By including examples and case studies in your knowledge articles, you can encourage staff to learn – not follow.

Avoid the temptation to follow strict rules when documenting your processes as boring procedures.

Procedures are defined to show the commonand standard way to perform a task.

However, in all businesses, there are exceptions and workarounds – the non-standard ways of performing tasks. 

If you document your exceptions as processes and mandatory instructions, you can often cause your teams to rely on written instructions and they may lose their ability to think outside the box and solve problems.


What problem does it solve?

By documenting a reasonable amount of examples and case studies in your knowledge articles, rather than documenting step-by-step procedures and rules, you can encourage staff to learn – not follow. Everyone knows the stories ‘you can lead a horse to water’ and ‘teach a man to fish’. 

The most critical part of using examples and case studies is to document the why – the rationale how to solve common problems and exceptions within your procedures. 

If you simply provide work instructions to solve every single exception in your business, you risk staff not being able to uncover and resolve new and emerging issues that impact your operations and your customers.


What is the benefit?

Staff learn how to investigate and resolve issues that are similar to those that are already known. Staff also feel empowered to make decisions to resolve customer issues, rather than following procedures constantly. 

This also translates to improved staff morale and sense of achievement. Furthermore, your customers benefit when staff are able to take initiative to resolve undocumented and complex issues, without needing to seek permission from a manager or supervisor.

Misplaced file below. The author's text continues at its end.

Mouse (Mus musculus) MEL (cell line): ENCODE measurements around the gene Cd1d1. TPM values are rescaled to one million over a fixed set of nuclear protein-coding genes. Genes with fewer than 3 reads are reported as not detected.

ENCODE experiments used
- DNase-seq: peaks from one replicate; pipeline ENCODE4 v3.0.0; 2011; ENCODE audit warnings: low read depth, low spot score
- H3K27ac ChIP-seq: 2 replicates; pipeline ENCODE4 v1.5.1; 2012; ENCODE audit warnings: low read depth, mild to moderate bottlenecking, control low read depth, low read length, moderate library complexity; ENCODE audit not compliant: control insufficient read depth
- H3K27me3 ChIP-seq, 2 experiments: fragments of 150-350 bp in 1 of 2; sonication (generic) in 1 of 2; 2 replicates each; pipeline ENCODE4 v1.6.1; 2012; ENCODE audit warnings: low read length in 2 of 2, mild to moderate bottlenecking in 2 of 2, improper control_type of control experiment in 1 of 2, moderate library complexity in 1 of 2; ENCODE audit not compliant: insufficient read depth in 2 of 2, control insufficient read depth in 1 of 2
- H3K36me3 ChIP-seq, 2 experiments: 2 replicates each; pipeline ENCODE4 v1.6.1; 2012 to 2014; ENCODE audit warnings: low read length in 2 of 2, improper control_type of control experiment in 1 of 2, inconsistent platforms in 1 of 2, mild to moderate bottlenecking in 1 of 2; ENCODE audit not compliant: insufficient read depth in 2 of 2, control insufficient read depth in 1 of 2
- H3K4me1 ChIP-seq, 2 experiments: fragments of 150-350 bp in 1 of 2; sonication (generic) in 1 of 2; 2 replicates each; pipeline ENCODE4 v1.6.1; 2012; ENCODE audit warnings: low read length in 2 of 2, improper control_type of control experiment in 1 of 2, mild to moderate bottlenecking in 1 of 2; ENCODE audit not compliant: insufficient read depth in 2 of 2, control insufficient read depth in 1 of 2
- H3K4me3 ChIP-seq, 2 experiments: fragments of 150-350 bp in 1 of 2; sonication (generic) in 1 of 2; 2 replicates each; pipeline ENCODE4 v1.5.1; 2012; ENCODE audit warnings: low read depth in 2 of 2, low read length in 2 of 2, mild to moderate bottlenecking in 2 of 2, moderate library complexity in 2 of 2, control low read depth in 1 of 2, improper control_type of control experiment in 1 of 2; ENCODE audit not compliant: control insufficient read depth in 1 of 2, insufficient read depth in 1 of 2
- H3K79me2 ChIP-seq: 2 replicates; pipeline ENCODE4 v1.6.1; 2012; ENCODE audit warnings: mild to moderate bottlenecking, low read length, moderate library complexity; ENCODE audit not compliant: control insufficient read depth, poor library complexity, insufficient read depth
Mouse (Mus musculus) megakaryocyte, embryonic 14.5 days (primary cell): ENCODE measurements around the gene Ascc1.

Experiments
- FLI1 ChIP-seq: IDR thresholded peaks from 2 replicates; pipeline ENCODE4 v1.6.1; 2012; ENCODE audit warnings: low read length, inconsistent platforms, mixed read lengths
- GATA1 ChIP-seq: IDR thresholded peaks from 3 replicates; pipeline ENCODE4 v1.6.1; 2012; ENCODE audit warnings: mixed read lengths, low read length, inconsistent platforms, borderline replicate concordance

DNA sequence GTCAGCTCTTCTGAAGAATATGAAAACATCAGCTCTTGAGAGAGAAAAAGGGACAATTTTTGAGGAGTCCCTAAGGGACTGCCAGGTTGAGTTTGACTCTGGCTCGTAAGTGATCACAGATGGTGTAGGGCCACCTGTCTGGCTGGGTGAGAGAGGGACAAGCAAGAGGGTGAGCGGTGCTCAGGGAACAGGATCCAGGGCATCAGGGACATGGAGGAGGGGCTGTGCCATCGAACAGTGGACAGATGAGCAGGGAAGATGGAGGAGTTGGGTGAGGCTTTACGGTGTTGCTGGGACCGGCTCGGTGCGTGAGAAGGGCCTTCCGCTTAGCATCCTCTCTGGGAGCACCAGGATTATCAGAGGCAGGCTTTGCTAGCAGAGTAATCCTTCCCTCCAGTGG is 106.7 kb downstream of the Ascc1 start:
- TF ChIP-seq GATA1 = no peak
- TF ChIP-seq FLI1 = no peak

How much does it cost?

Often it’s cheaper and simpler to document examples and case studies than to design, negotiate, author and disseminate procedures and work instructions. 

Think about all the time needed to ensure a documented procedure matches all the possible use-cases and scenarios that it’s designed for – mapping the process, mapping the customer journey, testing the procedure. 

Sometimes it’s better to document the high-level process and provide a few examples and case studies of how the process could be applied to different scenarios and in different contexts. 

People aren’t robots – they aren’t designed to follow instructions – they are designed to learn and apply logic to different situations.

Sometimes the quick and easy solution is the best solution. Don’t over-engineer your processes, leverage examples and case studies to save time and effort, minimising overall costs.


Is it right for you?

All businesses can benefit from examples and case studies.

Even sole traders can benefit from documenting their own case studies and sharing with other small businesses online or through networking groups.

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